Certainly, the BBM phenomenon is really striking: it has been practically invisible to all but the young people who have been its main users for a very long time now – something that parents are, for the most part, blissfully unaware of. The iPhone might be big among ageing tech-lovers but teenagers tend to prefer the Blackberry, and BBM. As its own advertising material makes abundantly clear, BBM allows you to send and receive messages, create groups, text non-BBM friends:“Don’t hold back: share your thoughts, stories and rants with unlimited characters and emotions”. It costs hardly anything.

A very little while ago a teacher friend of mine asked his class of 12 year olds, just out of interest, how many of them had ever Facebooked in his lessons. At least half put up their hands, and he was – not surprisingly – quite taken aback. Young people have for some time now, through smartphones, Facebook, and BBM, been living in and managing their own vibrant and alternative social world right in front of adults’ eyes, and for the most parts the adults don’t see: the “busy unheard throng” that Miéville imagined in The City & The City. Towards the end of his novel, the invisible barriers break down for a while, and all hell breaks loose in the spaces they all actually share. Order was eventually restored in his cities, and it will be in ours, but we shouldn’t imagine that the unheard throng will go away. And blaming what happens next on the technologies they use won’t help at all.

Do you read me HAL?

September 17, 2010 § Leave a comment

The Internet is not alive, not even in the sense that sourdough is, I know that. But somehow it seems to have a life of its own, bubbling away and growing, throbbing with all the chaos of people using it for all the things they want to do. It moves through our lives on its own terms, it seems, and offers us something we all need a lot: the opportunity to be part of something bigger than just our solitary self.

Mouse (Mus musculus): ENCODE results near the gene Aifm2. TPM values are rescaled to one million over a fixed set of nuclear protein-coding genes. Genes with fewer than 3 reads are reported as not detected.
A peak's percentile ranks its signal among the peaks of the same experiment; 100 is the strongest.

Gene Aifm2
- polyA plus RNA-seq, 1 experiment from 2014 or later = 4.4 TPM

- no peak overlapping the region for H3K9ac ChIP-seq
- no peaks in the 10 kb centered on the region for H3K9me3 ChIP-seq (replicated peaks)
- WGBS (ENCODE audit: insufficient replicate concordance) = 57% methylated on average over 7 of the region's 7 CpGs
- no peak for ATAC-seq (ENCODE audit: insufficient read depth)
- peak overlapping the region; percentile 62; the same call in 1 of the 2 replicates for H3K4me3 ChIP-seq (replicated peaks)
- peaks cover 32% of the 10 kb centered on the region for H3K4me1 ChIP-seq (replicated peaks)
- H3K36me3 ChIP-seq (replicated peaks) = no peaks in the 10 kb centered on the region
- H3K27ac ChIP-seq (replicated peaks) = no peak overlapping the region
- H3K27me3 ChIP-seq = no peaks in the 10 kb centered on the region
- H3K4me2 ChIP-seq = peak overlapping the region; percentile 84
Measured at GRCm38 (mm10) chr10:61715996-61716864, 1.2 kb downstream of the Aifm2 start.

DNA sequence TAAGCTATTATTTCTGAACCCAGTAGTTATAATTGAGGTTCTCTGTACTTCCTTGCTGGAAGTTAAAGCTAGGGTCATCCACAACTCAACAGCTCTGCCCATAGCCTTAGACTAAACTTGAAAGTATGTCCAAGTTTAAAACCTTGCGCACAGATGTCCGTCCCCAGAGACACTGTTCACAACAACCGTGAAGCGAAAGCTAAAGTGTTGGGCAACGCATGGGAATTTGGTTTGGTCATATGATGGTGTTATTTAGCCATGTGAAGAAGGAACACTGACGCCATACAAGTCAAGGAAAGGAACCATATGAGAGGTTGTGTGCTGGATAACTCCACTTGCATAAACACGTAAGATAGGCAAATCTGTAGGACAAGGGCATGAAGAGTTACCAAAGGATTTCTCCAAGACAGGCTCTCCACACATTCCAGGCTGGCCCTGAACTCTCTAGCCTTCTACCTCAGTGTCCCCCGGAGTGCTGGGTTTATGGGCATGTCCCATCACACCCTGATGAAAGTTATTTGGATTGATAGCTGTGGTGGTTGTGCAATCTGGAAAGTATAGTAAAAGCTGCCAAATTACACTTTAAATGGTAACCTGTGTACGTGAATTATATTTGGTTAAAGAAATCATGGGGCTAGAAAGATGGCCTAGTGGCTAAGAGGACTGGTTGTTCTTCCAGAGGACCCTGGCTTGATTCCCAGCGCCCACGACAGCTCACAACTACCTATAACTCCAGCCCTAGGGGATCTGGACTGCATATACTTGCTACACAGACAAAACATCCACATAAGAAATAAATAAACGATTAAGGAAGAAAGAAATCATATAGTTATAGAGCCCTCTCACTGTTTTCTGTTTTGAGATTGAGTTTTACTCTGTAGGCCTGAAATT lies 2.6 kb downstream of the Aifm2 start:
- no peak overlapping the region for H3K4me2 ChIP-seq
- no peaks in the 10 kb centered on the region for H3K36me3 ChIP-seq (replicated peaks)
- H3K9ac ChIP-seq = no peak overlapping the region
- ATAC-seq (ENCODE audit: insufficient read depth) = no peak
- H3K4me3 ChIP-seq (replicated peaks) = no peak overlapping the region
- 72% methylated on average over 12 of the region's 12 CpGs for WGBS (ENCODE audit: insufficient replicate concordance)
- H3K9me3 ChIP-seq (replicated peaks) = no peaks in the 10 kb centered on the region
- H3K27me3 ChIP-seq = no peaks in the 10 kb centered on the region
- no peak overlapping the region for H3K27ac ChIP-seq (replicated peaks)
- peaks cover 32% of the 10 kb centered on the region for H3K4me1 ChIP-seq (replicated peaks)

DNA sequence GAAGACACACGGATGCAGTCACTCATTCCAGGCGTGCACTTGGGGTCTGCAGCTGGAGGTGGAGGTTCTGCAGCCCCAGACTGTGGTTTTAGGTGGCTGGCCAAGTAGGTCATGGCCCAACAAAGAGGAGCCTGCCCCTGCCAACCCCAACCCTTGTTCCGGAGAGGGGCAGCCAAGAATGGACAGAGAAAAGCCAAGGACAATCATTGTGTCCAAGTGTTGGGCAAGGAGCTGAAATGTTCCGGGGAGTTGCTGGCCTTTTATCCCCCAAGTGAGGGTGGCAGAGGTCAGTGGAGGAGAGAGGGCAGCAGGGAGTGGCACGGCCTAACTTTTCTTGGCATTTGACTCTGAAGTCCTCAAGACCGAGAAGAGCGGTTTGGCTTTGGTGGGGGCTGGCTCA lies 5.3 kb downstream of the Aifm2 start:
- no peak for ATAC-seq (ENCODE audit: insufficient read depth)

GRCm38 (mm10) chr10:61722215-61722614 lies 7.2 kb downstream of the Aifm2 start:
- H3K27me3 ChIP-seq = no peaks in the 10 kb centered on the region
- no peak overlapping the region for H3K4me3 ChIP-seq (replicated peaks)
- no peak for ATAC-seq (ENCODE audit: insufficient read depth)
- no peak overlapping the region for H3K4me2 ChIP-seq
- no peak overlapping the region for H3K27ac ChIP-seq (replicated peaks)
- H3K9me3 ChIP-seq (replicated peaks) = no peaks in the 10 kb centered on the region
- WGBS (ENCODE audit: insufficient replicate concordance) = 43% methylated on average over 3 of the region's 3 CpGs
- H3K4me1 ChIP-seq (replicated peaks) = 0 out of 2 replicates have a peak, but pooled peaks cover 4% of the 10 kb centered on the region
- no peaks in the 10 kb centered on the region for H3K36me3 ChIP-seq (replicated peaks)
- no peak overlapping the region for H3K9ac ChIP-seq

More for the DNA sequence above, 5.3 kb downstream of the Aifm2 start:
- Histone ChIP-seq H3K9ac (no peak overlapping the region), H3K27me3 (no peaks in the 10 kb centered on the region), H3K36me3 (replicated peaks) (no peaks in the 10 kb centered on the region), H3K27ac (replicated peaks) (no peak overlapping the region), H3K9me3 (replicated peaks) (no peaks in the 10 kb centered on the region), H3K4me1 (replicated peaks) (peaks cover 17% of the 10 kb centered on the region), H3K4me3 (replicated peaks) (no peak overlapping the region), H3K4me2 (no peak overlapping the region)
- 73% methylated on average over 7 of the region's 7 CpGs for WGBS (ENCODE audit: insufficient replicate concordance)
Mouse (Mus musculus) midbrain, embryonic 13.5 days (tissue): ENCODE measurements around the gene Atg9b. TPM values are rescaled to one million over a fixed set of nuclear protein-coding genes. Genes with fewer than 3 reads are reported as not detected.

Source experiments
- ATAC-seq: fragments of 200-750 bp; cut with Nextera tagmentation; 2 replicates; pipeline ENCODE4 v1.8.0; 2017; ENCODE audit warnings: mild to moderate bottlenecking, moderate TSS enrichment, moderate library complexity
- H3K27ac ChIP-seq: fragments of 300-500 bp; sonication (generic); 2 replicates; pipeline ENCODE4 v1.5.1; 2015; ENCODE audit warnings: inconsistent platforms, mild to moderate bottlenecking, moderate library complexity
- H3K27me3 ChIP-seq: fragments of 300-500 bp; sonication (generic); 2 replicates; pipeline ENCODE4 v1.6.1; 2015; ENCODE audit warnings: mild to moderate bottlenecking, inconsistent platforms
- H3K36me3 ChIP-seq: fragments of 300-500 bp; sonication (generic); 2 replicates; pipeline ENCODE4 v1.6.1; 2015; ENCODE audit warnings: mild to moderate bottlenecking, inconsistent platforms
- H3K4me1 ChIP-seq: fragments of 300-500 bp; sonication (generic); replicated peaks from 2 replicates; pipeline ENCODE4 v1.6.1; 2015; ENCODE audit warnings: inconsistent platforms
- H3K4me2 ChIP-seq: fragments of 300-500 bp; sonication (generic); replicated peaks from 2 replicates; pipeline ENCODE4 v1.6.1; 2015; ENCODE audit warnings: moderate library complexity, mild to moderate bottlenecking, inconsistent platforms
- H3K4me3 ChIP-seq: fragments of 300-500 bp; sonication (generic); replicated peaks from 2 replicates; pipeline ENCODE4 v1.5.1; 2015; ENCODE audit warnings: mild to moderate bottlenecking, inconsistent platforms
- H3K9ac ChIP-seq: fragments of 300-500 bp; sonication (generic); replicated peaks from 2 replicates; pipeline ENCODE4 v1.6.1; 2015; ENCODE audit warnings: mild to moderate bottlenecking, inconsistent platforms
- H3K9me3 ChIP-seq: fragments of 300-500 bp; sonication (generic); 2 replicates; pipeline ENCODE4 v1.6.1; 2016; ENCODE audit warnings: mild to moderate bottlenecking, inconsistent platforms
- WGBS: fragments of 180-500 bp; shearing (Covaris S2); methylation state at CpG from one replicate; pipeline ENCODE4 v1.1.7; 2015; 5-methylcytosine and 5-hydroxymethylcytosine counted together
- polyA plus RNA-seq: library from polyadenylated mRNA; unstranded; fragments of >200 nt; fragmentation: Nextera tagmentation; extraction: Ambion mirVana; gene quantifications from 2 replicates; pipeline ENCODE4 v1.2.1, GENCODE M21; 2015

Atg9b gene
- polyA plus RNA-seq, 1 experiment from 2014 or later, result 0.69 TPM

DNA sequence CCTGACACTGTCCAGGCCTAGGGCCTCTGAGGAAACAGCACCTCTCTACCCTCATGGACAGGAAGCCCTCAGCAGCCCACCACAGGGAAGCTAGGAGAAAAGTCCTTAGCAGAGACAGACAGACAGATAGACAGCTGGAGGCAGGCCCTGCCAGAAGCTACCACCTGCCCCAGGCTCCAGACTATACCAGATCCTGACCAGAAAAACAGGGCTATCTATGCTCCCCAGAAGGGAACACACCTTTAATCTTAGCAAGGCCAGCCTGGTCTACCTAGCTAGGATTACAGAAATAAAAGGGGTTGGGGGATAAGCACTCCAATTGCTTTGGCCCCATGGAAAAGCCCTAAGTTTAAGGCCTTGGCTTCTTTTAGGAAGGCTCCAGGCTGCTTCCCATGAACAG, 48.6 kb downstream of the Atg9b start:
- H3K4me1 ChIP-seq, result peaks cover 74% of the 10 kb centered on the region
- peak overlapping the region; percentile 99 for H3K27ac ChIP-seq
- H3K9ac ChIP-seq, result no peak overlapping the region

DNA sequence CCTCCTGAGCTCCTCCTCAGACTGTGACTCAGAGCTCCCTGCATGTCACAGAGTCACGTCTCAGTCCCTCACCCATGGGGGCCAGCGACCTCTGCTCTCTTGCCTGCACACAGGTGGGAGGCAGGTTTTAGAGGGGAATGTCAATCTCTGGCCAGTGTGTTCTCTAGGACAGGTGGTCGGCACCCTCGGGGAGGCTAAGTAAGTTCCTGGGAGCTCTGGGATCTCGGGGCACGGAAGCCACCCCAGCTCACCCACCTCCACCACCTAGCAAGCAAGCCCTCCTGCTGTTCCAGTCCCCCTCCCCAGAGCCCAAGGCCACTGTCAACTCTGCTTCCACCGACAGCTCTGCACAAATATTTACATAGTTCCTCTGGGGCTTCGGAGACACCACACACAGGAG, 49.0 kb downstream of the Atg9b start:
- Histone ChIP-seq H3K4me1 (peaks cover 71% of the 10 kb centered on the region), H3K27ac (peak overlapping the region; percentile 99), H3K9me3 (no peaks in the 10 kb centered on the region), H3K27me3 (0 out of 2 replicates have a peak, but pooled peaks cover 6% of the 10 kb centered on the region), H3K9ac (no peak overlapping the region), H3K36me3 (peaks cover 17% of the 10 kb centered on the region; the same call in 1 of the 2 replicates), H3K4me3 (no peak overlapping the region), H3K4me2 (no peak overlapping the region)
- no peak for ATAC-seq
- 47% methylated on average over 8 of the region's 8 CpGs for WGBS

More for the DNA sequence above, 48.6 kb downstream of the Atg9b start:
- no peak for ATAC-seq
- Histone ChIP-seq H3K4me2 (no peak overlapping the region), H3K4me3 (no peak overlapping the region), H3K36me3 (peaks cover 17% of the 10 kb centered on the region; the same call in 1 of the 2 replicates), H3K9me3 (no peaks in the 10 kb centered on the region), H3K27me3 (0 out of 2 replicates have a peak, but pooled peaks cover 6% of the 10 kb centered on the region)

The Internet is an electronic illusion of coherent life, but the life that animates it is real enough. It is a new manifestation of human co-existence that creates new possibilities for discovery, participation, collaboration, richness. It is what we cannot be on our own: the combined us, which I think is what we all want to experience at some level of our consciousness. The beauty of the Internet for me is that you can enjoy this membership on your own terms. I could not bear to be a member of a church or a bike club, because although part of me wants to be just like everyone else and belong, I don’t like the walls closing in around me. The Internet doesn’t mind what I do: I can watch and listen, I can browse, I can join in, I can commit, I can wander off whenever I want to.
And I can belong to Facebook. Well I do, sort of. Today I thought I’d see how things are going on in there, because it had been a while. Within moments, I received this email: “Hi Chris, Welcome back to Facebook! Let your friends know what you’ve been up to.” It even suggested some people I might like to get in touch with (interesting choices, actually). But I have not let my friends know what I have been up to. This is because (a) I have been up to nothing and (b) thanks to Facebook, I don’t know what the word friend means any more. Still, I guess this means that I do belong, so that must be good.
One of the young people we spoke to in a research interview recently told me that Facebook was great because “it’s all the elements in one place, which is better” and “nowadays you’ve got Facebook on your phone, it almost removes the need for other communications”. Another said, equally approvingly, that “some people are on Facebook 24/7, you can guarantee you can always find them on”. But then again, another (and he was not the only one who saw it this way) had given it up because “I didn’t really like it … the conversations were a bit the same. It’s not the same as speaking personally …”. Well that’s how I feel too – I do not like the required manners of Facebook, at all. And even more, I do not like this thing about channelling everything you do on the Internet through Facebook. It looks to me, right now, that Facebook is growing so fast it could suffocate the whole Internet, replacing freedom and expansiveness with something ultimately lifeless: the inertnet.
So maybe I had better get out while I can. But what will Facebook write to me when I disappear for good? “Where have you gone, Chris?” “Are you trying to leave me now, Chris?” And when I finally cry out in despair, and plead with it to free me from the burden of belonging, it will pause, and then quietly murmur, “I’m sorry, Dave Chris, I’m afraid I can’t do that.”